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Denotation vs. Connotation

know-all

[noh-awl] /ˈnoʊˌɔl/
noun, Informal.
1.
a know-it-all.
Origin of know-all
1880-1885
1880-85
Dictionary.com Unabridged
Based on the Random House Dictionary, © Random House, Inc. 2015.
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Examples from the Web for know-all
Historical Examples
  • “Some books and things was carted from the office to Denver a-Wednesday,” said the know-all who had spoken about the mortgage.

  • This time the hunchback, in his favorite character of know-all, took the lead.

    The Duke's Motto Justin Huntly McCarthy
  • Come, Mr. know-all, look upon the prisoner at the bar; do you know him?

  • You find out for yourself, if you're so clever, Mr. know-all; I'm off.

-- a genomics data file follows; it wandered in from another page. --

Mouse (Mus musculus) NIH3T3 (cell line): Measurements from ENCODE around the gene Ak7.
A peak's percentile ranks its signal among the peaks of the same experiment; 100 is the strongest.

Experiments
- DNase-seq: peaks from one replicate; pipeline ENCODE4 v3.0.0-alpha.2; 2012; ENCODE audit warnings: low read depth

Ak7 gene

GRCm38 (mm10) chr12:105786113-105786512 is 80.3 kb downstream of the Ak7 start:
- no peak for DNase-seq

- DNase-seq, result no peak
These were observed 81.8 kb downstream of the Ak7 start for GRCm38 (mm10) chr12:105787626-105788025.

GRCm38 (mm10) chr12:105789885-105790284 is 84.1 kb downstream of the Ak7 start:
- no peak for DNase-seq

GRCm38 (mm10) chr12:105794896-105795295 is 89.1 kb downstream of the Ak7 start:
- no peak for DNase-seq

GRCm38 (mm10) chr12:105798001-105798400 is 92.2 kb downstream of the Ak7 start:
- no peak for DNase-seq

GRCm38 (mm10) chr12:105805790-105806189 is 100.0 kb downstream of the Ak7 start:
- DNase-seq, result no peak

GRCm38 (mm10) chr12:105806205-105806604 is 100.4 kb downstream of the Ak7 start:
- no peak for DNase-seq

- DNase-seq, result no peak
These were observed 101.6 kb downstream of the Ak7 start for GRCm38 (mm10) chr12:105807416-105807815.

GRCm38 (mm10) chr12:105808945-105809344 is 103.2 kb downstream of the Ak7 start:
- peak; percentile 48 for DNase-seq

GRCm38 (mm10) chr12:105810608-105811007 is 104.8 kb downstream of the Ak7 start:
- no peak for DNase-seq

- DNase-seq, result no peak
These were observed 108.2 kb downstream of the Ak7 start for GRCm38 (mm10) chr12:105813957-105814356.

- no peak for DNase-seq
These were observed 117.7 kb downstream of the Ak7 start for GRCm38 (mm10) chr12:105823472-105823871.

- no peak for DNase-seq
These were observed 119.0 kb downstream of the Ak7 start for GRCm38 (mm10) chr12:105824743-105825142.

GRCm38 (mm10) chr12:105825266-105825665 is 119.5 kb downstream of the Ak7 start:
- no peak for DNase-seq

Adrien Leroy Charles Garvice
  • The place had a know-all air blended with a chaste exclusiveness.

    Married Life May Edginton
  • Then the witnesses were called, and Mr. know-all did first give in his evidence against him.

British Dictionary definitions for know-all

know-all

noun
1.
(informal, derogatory) a person who pretends or appears to know a great deal
Collins English Dictionary - Complete & Unabridged 2012 Digital Edition
© William Collins Sons & Co. Ltd. 1979, 1986 © HarperCollins
Publishers 1998, 2000, 2003, 2005, 2006, 2007, 2009, 2012
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Difficulty index for know-all

Few English speakers likely know this word

Word Value for know

11
12
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